Newly Single: From Sweep to Scull | Concept2

Newly Single: From Sweep to Scull

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May 08, 2020


Make it work: Rowing in a shell manufactured in 1985.

Many sweep rowers are finding new ways to row this spring and summer in singles, the “original” social-distance sport. The single is a great challenge—you can only blame yourself when things go poorly. But when it's going well, you can take all the credit!

I transitioned to the single after finishing my high school and college rowing careers. I took many years off staying busy with triathlon and running; I returned to the single looking to get back on the water on my own schedule. Here are a few things I learned along the way.

1. Row safely.

Rowing safely means more things than usual these days, including physically distancing ourselves from others and cleaning and disinfecting shared surfaces. Please check with your local rowing club rules and updates from national governing bodies regarding safe practices. If you’re new to rowing in a single, review safety recommendations from USRowing.

If this is your first time rowing without a coach (or coxswain), give special consideration to where, when and how you plan to row. In the single, you’re responsible for making good decisions regarding cold water, weather, navigation, tides or water hazards and obstacles (to name just a few). You may want to consider wearing (or be required to wear) a personal flotation device and keeping within sight of a friend or family member on shore. Pontoons can help keep you upright if you're new to a skinny shell. Take into account extra safety measures if you don’t have a safety launch along with you.

2. It may not be the perfect boat, but you can make it work.

My first boat purchase was a recreational plastic rowing shell with a drop-in rigger. It wasn’t like the fancy carbon fiber boats I rowed in for high school or college, but it still allowed me to get out on the water and practice good technique. It was slow, but I also didn’t need to race anyone.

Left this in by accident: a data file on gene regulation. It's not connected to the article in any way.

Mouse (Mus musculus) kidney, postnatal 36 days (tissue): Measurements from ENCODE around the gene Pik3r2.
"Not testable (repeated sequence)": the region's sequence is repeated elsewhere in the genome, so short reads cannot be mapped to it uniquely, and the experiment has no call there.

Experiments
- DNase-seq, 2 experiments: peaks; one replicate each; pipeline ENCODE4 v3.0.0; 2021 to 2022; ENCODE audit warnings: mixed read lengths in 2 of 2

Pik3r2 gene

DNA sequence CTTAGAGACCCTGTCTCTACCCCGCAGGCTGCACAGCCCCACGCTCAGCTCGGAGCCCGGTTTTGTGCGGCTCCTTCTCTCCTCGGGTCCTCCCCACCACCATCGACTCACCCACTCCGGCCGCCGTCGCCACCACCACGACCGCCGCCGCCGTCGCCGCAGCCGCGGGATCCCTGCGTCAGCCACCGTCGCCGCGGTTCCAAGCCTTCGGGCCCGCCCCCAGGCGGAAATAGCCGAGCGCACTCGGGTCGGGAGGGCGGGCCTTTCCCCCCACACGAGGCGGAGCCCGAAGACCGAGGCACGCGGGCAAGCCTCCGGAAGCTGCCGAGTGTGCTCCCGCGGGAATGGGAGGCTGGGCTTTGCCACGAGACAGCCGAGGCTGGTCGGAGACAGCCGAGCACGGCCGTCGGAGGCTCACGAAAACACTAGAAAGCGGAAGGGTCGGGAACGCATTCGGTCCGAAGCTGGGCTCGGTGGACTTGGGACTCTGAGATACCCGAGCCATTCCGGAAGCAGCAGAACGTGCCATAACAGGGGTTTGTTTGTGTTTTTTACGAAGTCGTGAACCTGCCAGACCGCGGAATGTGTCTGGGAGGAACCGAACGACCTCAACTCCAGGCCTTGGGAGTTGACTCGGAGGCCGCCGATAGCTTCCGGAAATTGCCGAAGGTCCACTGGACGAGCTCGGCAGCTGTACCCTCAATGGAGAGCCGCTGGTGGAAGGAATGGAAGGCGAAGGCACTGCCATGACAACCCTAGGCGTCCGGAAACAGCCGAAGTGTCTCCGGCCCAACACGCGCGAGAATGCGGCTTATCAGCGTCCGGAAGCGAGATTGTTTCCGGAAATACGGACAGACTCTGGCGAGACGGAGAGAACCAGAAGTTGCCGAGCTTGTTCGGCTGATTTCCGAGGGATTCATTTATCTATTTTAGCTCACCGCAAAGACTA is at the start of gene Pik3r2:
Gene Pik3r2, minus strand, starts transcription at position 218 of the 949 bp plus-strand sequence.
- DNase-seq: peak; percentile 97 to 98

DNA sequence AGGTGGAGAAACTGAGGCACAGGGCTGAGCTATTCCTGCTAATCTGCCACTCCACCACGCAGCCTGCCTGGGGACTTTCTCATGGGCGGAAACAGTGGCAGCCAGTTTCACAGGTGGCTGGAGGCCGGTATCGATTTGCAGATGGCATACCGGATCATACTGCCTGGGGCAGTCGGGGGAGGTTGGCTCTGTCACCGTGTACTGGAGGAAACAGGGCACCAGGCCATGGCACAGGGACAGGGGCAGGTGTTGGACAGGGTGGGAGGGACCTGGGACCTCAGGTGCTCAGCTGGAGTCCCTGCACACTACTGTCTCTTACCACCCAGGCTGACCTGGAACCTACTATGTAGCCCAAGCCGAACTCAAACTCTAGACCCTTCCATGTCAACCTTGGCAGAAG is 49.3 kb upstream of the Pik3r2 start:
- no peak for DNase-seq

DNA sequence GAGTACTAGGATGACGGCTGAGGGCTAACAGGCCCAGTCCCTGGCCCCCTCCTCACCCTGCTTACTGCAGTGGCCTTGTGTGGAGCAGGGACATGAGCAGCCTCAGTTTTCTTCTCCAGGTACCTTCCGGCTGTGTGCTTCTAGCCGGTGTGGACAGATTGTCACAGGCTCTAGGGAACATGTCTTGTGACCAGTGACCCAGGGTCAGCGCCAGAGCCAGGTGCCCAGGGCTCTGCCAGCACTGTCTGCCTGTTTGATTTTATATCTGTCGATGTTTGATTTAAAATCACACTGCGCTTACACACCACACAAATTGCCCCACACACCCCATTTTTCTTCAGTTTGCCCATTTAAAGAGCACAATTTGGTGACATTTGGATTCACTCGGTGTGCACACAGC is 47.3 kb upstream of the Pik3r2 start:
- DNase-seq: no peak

With limited access to boats right now, you may not be able to row your dream single. If you’re new to rowing a single, you may even benefit from a wider or more recreational boat. You can even make a Stand Up Paddleboard (SUP) into a single! These types of boats may be safer options, especially if you’re risking a workout without a coaching launch nearby.

Any boat provides you with opportunity, whether it is to improve your boat handling skills or a way to practice drills. It feels great to get out on the water no matter what small craft you’re in. Check with a coach or trusted athlete to advise on your best set-up given the equipment you can use to avoid injury. If you’re able to get outside and row safely, try it!

3. Ask for help.

Hopefully, a family member or friend can assist you with launching the first time. If you’re car topping, double-check your roof rack and tie downs. There are many ways to carry a single, from balancing it on the top of your head to resting it on the side of the shoulder. It helps to have extra hands assist with finding the balancing point and lifting carefully. Take extra precautions when getting in and out of a new boat for the first time.  Be sure you are holding both oar handles when you step in.

4. Start slowly.

The traditional “pick drill” is always a great place to start. It will give you an opportunity to see how the boat feels and if you need to make any adjustments to your set up. Remember, singles vary widely on their construction, size, and feel. Some singles turn very easily or may be exceptionally tippy; others respond slower to your strokes. For a first row, stay close to the dock (or shore); this will allow you to return, as needed, to move footstretchers, change oarlock heights, etc. I also recommend using your blades as "training wheels" for a while: let them glide along the surface of the water between strokes to help keep you set up and balanced. As much as you may yearn for the boat to be set up like in a team boat, it may be an unrealistic expectation until your blade work improves.

5. Transfer your knowledge.

Sculling can be exhilarating but also frustrating. I found that I could rely well on my sweep skills to self-coach my sculling, but this didn’t always mean that I succeeded in finding my rhythm and technique. You may end up feeling like a novice again as one blade digs deep, one hand refuses to feather, or you struggle to find the timing of your catch. Rely on your boat sense and experience to help troubleshoot what’s going on. Try to be patient with yourself as your body adjusts to these new demands. Practice some of your favorite sweep rowing drills in the single to improve your stroke. 

6. Power Tens.

Starting slowly doesn’t mean that you can’t push yourself a bit. A fun first goal is to try to string together ten great strokes. These can be with or without power. The goal is to row confidently. Add a bit more power as you feel comfortable. If you're looking at real-time data on the water, you likely won't see the same familiar splits that you're used to seeing on the RowErg or your team boat. Focus on finding improvements.

7. Stay aware.

You’re now your own coxswain (and maybe even your own coach!). Along with that freedom comes responsibility. Stay aware of your surroundings, such as obstacles—both natural and manmade (such as other boats). Try finding a point on land and rowing straight towards it. Experiment with your turning and steering. As a sculler, you have a lot more to think about than in a sweep boat: two oars, two hands, balance and your navigation.

Once you’re proficient at sculling, you’ll have many more ways to enjoy the sport, training and competition.

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